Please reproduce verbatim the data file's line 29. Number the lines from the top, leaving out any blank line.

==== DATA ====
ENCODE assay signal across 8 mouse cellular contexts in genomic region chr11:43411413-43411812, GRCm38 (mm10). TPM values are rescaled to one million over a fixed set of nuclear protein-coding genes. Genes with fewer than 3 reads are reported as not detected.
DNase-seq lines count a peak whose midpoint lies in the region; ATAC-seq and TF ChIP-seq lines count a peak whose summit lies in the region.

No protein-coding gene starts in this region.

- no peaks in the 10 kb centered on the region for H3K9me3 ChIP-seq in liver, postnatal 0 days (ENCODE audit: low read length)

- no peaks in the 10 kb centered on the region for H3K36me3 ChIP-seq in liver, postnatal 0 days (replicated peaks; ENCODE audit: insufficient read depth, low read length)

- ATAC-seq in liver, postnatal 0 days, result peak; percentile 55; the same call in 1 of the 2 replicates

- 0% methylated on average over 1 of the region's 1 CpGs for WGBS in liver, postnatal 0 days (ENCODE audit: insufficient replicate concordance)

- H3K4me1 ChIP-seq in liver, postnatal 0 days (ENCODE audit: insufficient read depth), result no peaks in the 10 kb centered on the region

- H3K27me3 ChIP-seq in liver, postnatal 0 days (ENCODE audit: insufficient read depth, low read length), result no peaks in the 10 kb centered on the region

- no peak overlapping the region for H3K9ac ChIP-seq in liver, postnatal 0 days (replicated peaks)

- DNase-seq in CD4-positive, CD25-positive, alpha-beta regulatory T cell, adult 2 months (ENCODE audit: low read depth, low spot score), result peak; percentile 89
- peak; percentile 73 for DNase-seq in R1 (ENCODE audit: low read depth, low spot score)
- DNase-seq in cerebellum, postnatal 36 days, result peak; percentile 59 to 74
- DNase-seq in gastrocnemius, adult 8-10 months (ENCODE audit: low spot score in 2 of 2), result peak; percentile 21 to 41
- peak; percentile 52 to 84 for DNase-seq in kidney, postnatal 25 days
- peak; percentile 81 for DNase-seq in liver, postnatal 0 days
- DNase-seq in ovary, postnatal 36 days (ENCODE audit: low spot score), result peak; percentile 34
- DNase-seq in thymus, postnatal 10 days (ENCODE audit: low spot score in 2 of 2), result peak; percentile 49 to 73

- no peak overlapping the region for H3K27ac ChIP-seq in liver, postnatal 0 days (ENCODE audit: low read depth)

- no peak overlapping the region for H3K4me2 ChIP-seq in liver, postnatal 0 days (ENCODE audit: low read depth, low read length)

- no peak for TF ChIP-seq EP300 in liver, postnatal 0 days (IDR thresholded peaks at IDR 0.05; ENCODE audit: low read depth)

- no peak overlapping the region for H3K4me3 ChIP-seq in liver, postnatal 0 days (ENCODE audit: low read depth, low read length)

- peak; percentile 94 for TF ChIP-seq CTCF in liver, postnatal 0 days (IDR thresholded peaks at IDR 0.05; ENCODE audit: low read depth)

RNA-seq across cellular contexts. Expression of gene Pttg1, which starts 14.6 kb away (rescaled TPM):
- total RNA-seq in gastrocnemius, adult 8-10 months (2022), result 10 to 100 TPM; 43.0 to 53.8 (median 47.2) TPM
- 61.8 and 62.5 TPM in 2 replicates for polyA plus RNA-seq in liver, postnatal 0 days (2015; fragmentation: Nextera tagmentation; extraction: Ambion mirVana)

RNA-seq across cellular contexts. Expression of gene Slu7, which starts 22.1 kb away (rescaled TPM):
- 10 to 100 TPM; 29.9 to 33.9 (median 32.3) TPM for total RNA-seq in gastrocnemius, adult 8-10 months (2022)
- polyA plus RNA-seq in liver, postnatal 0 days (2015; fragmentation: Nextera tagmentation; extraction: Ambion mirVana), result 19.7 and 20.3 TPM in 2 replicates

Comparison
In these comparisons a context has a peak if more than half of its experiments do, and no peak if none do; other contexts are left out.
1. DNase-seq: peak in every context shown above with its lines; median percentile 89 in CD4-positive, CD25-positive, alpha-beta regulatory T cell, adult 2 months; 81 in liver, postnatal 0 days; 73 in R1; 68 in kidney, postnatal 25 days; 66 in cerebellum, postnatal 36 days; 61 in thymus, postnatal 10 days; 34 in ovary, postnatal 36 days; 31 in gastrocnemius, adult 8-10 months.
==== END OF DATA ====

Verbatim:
- polyA plus RNA-seq in liver, postnatal 0 days (2015; fragmentation: Nextera tagmentation; extraction: Ambion mirVana), result 19.7 and 20.3 TPM in 2 replicates